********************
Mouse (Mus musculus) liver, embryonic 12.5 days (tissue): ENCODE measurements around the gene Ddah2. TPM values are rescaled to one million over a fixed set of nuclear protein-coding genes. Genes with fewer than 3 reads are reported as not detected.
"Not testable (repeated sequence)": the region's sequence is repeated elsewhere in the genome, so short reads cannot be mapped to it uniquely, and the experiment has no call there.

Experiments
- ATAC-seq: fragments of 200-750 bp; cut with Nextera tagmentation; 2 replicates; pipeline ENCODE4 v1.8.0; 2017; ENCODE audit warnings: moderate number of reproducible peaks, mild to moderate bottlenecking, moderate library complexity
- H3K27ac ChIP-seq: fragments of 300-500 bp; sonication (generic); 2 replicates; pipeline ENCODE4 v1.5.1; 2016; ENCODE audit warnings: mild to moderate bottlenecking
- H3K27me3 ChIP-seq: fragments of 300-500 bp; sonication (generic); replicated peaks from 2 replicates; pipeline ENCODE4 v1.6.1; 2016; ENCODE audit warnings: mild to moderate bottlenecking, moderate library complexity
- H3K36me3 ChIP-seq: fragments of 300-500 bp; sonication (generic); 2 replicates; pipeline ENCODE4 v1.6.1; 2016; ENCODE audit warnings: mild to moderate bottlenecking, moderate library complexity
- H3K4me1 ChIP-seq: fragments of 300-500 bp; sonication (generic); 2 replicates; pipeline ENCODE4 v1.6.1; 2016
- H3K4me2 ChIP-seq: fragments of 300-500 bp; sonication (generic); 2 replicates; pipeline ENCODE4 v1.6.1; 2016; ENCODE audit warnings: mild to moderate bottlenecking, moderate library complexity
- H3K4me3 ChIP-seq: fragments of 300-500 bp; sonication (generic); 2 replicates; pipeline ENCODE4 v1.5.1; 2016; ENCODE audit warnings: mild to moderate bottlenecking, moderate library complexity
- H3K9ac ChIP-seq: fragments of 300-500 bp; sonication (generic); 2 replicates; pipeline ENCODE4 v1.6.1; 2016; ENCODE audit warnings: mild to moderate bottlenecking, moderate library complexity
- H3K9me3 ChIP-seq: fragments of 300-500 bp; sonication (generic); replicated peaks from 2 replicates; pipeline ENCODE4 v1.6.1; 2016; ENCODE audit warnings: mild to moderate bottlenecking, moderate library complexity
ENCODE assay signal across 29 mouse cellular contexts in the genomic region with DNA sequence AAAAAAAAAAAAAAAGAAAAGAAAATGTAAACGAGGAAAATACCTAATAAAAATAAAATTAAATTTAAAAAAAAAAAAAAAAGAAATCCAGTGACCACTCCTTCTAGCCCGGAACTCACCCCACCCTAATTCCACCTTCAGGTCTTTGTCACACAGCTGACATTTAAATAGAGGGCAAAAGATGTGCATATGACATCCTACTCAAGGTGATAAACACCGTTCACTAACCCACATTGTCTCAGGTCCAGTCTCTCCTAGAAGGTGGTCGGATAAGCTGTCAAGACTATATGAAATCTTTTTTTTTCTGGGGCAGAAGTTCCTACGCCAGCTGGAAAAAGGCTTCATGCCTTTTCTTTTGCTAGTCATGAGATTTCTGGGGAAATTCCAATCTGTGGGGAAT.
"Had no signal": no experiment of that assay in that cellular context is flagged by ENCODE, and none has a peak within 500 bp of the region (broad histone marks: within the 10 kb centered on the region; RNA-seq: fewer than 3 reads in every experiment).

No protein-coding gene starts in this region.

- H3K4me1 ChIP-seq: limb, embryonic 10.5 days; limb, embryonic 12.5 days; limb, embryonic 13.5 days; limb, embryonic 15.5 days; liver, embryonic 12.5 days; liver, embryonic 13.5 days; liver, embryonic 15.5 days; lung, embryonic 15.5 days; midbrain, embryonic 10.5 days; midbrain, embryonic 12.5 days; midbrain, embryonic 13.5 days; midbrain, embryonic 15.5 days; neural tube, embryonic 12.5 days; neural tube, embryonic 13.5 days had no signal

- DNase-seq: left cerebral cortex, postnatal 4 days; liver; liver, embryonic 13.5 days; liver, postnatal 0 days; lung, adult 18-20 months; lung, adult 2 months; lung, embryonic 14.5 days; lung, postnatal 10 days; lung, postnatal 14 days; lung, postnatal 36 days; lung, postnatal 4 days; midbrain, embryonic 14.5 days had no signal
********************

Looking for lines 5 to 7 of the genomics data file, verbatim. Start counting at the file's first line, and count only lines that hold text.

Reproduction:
- H3K27ac ChIP-seq: fragments of 300-500 bp; sonication (generic); 2 replicates; pipeline ENCODE4 v1.5.1; 2016; ENCODE audit warnings: mild to moderate bottlenecking
- H3K27me3 ChIP-seq: fragments of 300-500 bp; sonication (generic); replicated peaks from 2 replicates; pipeline ENCODE4 v1.6.1; 2016; ENCODE audit warnings: mild to moderate bottlenecking, moderate library complexity
- H3K36me3 ChIP-seq: fragments of 300-500 bp; sonication (generic); 2 replicates; pipeline ENCODE4 v1.6.1; 2016; ENCODE audit warnings: mild to moderate bottlenecking, moderate library complexity